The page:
USA Travel Nursing

Career Center



sponsored by


Now that you've arrived, there are lots of things you can do to make your travel assignment more "user-friendly."

Make sure you do a walk through in your new home, the complex should provide you a form -- note any damage so that you will not be responsible for it when you leave. The furniture company usually leaves a delivery reciept in the apt -- double check it against what was actually delivered. Also, if there is any cleaning or serious issue that needs to be addressed, this is the time to mention it to your travel agency.

Keep yourself safe! Park in lighted areas, as close to your door as possible. If the parking spaces are reserved, make sure the identification of your space is not your apt number -- if it is, don't park there; either park in a guest or visitor space or "trade" spaces with a neighbor, this way potential theives will not know whether someone is home or not. 

Report any night time lighting that is not working to the complex immediately, especially if you are coming or going in the dark.

Do not put a door mat on the outside of your apartment or hang decorations by the front door -- this alerts potential burglars that your apt is occupied and might be worth breaking into.

Once you have settled, make sure several family members or friends have your exact address and your work schedule -- give them the phone numbers for the complex office & the facility where you will be working.

What Is Travel Nursing?

How-To Guide

Travel Tips


One application to the

BEST Travel Nurse Agencies

> GET TOP $$$


Takes less than 2 minutes








Travel Nursing Tips

Related Healthcare Sites


©usatravmed 2009-2015

Nursing Job Search

Alabama  Alaska  Arizona  Arkansas  California  Colorado  Connecticut  Delaware  Florida  Georgia  Hawaii   Idaho    Illinois   Indiana  Iowa  Kansas   Kentucky    Louisiana   Maine   Maryland    Massachusetts    Michigan     Minnesota     Mississippi     Missouri   Montana     Nebraska     Nevada     New Hampshire    New Jersey    New Mexico    New York    North Carolina   North Dakota  Ohio   Oklahoma   Oregon   Pennsylvania   Rhode Island   South Carolina   South Dakota    Tennessee   Texas   Utah   Vermont    Virginia   Washington    West Virginia    Wisconsin   Wyoming    Washington, DC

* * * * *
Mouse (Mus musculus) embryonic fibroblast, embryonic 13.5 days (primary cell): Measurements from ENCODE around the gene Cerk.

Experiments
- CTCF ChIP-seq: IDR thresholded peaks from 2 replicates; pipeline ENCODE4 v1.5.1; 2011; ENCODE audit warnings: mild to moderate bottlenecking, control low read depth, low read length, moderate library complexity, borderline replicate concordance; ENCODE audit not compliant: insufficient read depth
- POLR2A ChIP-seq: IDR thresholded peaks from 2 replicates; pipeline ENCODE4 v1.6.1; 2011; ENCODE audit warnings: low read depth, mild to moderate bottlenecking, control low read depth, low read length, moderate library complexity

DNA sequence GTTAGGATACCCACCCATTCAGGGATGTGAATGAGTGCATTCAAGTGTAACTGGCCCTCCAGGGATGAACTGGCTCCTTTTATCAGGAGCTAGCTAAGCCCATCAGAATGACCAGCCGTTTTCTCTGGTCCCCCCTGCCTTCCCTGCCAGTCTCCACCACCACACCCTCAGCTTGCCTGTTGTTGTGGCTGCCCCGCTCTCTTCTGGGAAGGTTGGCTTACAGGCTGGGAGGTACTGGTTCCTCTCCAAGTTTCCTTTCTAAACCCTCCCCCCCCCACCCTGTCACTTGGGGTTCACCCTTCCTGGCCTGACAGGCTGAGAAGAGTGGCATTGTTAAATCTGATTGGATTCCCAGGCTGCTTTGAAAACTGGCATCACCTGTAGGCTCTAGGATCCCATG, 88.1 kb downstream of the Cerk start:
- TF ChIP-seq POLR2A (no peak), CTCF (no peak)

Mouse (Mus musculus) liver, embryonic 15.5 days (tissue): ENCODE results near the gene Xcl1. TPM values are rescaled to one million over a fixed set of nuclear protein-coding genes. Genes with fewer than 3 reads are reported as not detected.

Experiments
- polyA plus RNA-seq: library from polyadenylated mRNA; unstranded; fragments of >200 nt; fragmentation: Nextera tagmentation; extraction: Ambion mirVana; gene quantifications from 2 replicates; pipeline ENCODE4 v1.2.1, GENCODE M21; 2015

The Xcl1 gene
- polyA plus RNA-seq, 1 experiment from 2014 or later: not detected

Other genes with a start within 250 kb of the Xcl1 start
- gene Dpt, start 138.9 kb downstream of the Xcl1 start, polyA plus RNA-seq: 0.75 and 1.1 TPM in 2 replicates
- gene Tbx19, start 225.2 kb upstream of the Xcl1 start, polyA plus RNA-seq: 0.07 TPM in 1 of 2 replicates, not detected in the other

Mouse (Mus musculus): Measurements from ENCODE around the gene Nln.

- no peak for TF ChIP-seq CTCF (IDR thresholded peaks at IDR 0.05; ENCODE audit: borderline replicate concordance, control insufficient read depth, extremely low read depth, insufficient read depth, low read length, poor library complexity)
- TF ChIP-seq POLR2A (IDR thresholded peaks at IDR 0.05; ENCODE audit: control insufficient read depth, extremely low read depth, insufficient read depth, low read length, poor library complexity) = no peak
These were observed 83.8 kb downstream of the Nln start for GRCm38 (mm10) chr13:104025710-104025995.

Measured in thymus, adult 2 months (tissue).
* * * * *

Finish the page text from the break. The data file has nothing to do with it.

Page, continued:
Privacy Policy      Disclaimer                Link To USATravMed

Share |

There are lots of great websites with great information about exploring your new location. One of the best is created BY Travel Nurses, FOR Travel Nurses. Information at this site includes links to each of the 50 states with housing, job, travel, tax, nursing license & local information for any assignment you might secure. 

During your orientation, you will have the opportunity to meet other travel nurses, this is a good time to pass around a sheet of paper & collect the names, shifts, phone #s, & email adresses of your fellow travelers. Make a copy for everyone. This comes in handy when you might need to switch shifts with someone or get together socially; it's also nice to keep in touch after your assignment ends.

Travel nurse etiquette 101:

Never share your pay rate,  bonus information, or housing stipend amounts with anyone. Most contracts are negotiable, and your contract may not be the same as the next nurse's; but, for the most part, they are all "equivalent." Furthermore, coming on board as a "traveler" is hard enough, the facility staff do not need to know how much more you are making or how little they are making in comparison. Lots of staff will be interested in your choice to travel, think of all the reasons you chose it, without mentioning dollars (this includes other travelers).

Never compare the facility you are currently working in with other assignments in a negative way..."this place is not all it's cracked up to be..." or, "I worked in other hospitals who's X-Y-Z was so much better than this...", it may not only be tempting, but the truth...just don't go there.

Never take yourself too seriously or take things personally. Remember, you are a brand new employee at this assignment, sometimes this can mean that the staff assumes you are a new nurse, with little to no experience. Fight the urge to let them know "you already know how to do that"...relax & take their direction with a smile, thank them for their help, solicit information regarding the specific policies and procedures of their unit.

Continue on in the How-To-Guide to Travel Tips When Your Assignment Ends ======>